Here’s the video, titled “Berklee Votes” Hope you like it! It’s a bit over 4 minutes long, and I’m there in the second half of it, giving the nuts-and-bolts of voting absentee. It was a great experience to be able to make this, and I only can hope that it will have the intended effect.
Sorry for falling a bit behind on reviews of Capital in the 21st Century. I’ve been busy these last couple of months. One is a video which professor Patricia Peknik (Liberal Arts – History) and myself made all about Berklee students voting and encouraging folks to do so. It’s not yet visible and I’ll say more about that once it’s up. I can say that it was far more work than I ever thought it would be–not so much the making of the video, but everything else–getting it funded, getting it hosted somewhere, finding video people, etc. My dept. chair, Dr. Simone Pilon, was absolutely wonderful and it would not have happened several times over had it not been for her. However, dealing with the rest of Berklee was like pushing a cart through knee-deep mud, where you’re thinking that aren’t these wheels supposed to make this easier?
The other thing was this event, which happened last week:
Listen to the interview (about 48 minutes) or download it.
Graduated in 2009 with a double-major in Electronic Production & Design (then called “Music Synthesis”) and Music Business. Principal instrument: guitar.
Position: Computer System Administrator at The Broad Institute, a large institution doing medical research. Katie, one of 80 people in the Information Technology (IT) Department, writes computer scripts, develops their website, and keeps the computer systems running.
Overview: In her first year at Berklee, Katie got a work-study job doing tech support at Berklee’s computer lab, which she did for the rest of her time at Berklee. Her Music Business internship at Sonivox led directly to a job there doing customer support, quality assurance (QA), and marketing, albeit at a modest salary. After a bit over a year, she was feeling under-challenged and wanted something more technical so she found online, applied for, and got a job with Aerva, a start-up that did digital signage, again doing customer support and some of everything. After a year of very long hours and low pay she joined the family computer business, The Amaral Group, where she set up computer systems & software at other businesses (mostly in the Greater Boston area). She worked there for 5 years, the last two of which involved her going to Boston University to get her Masters in Computer Information Systems. A consulting job at the Broad Institute led to her being hired there full-time in early 2015.
Choice Quotes: “Just being in an innovative environment surrounded by really smart people is really motivating. I’m excited to do what I do!”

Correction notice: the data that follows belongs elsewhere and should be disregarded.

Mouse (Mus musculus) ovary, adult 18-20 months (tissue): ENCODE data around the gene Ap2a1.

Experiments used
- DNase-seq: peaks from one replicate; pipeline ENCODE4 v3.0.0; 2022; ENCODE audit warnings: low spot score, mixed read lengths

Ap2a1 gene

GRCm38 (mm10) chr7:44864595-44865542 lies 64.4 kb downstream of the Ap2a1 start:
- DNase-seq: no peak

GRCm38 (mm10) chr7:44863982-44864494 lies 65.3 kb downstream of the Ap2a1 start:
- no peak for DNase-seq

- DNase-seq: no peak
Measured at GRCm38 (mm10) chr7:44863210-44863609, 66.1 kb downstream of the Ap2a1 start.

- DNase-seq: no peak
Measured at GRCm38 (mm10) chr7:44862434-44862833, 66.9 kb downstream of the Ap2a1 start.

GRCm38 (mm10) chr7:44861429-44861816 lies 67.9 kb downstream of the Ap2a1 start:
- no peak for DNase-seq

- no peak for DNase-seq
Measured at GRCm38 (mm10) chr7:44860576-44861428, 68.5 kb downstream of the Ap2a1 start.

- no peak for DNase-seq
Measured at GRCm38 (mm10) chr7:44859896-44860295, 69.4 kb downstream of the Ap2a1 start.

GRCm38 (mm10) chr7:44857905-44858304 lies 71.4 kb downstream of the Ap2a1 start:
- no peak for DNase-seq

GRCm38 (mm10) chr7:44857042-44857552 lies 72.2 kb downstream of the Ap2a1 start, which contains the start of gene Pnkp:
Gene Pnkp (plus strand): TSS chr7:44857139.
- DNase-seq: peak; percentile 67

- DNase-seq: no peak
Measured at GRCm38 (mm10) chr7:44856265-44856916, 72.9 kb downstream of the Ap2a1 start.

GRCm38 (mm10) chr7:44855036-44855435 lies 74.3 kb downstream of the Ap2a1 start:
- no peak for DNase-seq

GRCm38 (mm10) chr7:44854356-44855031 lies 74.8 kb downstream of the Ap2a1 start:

“Always tailor your resume to each job you’re applying for! You can make yourself look like a good fit.”
“Figure out what you want to do/what would you be happy doing and will help you pay the bills. Then just work hard at it. Don’t be limited by what you think you’re qualified for. Also, there are so many resources online, such as Code Academy, where you can learn job skills for free!”
(Near the end of the interview, we got cut off, so it’s in 2 parts.) Download part 1 and part 2.
Graduated in 2010 with a major in Music Business (entrepreneur track). Principal instrument: guitar.
Position: Senior data analyst at Nexant. Dan designs, helps implements, and writes software code to analyze experiments to help utilities reduce energy usage by customers.
Overview: Even before he graduated Berklee, Dan knew he was interested in policy. He was living in New York, splitting his time between his Music Business internship doing publicity and political volunteering. His internship got him the experience to get a paid internship at Demos, doing communications. That led to a paid half-time job with the same place 6 months later, while the other half of the time he helped with a socially-responsible investment fund. However, Dan realized that to have a larger impact and advance his career he needed more technical knowledge. Dan went to UC-Berkeley to get a Masters in Public Policy, and graduated in May, 2014. While there, he found he really enjoyed statistics, so sought a job in that direction, getting his current position after reaching out to a alumni from his graduate program who worked at Nexant.
Choice quotes: “Berklee’s environment honed my interest in creative problem solving. I come at it from a more curious place. It’s something I enjoy. I go home and read statistics textbooks the way some guitarists go home & shred in the evening. Most folks don’t learn the habits of treating work as a 24/7 lifestyle, but a musician can understand.”
“Reach out to alumni!!! It can feel like ‘Why would someone want to help me? I’m just an unknown 22 year old.’ But the truth is often all it takes is you putting yourself out there. Go understand what are people doing that have your interest and skill set. The first 3, 4, 5 people it may not go well as you don’t know what to say, but as you talk to more people you’ll be introduced to others, you’ll have learned the language..and you’ll be better prepared to impress people and land a job.”